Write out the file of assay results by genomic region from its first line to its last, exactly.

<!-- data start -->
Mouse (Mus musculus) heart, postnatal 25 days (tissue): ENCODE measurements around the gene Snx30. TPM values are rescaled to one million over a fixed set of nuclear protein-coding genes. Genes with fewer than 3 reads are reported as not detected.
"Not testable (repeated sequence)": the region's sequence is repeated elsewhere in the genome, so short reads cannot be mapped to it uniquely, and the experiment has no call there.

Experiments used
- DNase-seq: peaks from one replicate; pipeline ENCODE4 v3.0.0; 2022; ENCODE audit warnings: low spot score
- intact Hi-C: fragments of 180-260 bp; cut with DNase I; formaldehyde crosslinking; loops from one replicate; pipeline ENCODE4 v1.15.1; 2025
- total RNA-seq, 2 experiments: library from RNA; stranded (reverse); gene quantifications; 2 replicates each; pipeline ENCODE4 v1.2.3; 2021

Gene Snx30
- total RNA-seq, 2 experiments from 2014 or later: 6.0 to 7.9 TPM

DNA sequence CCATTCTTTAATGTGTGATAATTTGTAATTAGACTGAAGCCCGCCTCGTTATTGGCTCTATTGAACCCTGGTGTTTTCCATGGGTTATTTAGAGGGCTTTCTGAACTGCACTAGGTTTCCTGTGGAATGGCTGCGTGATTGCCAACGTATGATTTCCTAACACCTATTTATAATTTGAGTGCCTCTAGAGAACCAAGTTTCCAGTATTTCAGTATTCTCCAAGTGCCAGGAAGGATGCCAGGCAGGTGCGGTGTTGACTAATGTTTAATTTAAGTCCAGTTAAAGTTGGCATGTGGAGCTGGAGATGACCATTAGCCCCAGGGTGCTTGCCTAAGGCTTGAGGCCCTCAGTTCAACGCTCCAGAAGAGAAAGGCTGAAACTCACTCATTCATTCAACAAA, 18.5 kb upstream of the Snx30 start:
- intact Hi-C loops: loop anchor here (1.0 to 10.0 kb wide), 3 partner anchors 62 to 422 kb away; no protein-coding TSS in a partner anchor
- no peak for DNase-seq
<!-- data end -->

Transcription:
Mouse (Mus musculus) heart, postnatal 25 days (tissue): ENCODE measurements around the gene Snx30. TPM values are rescaled to one million over a fixed set of nuclear protein-coding genes. Genes with fewer than 3 reads are reported as not detected.
"Not testable (repeated sequence)": the region's sequence is repeated elsewhere in the genome, so short reads cannot be mapped to it uniquely, and the experiment has no call there.

Experiments used
- DNase-seq: peaks from one replicate; pipeline ENCODE4 v3.0.0; 2022; ENCODE audit warnings: low spot score
- intact Hi-C: fragments of 180-260 bp; cut with DNase I; formaldehyde crosslinking; loops from one replicate; pipeline ENCODE4 v1.15.1; 2025
- total RNA-seq, 2 experiments: library from RNA; stranded (reverse); gene quantifications; 2 replicates each; pipeline ENCODE4 v1.2.3; 2021

Gene Snx30
- total RNA-seq, 2 experiments from 2014 or later: 6.0 to 7.9 TPM

DNA sequence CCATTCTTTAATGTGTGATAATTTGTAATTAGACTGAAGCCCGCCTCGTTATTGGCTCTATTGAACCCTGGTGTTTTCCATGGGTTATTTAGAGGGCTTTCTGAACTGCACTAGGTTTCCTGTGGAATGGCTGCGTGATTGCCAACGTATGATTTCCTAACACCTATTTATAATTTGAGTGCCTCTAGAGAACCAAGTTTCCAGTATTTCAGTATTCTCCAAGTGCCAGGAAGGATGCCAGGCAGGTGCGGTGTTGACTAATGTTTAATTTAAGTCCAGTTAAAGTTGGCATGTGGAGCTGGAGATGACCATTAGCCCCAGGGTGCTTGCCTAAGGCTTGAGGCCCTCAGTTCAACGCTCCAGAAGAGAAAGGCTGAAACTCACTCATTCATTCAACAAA, 18.5 kb upstream of the Snx30 start:
- intact Hi-C loops: loop anchor here (1.0 to 10.0 kb wide), 3 partner anchors 62 to 422 kb away; no protein-coding TSS in a partner anchor
- no peak for DNase-seq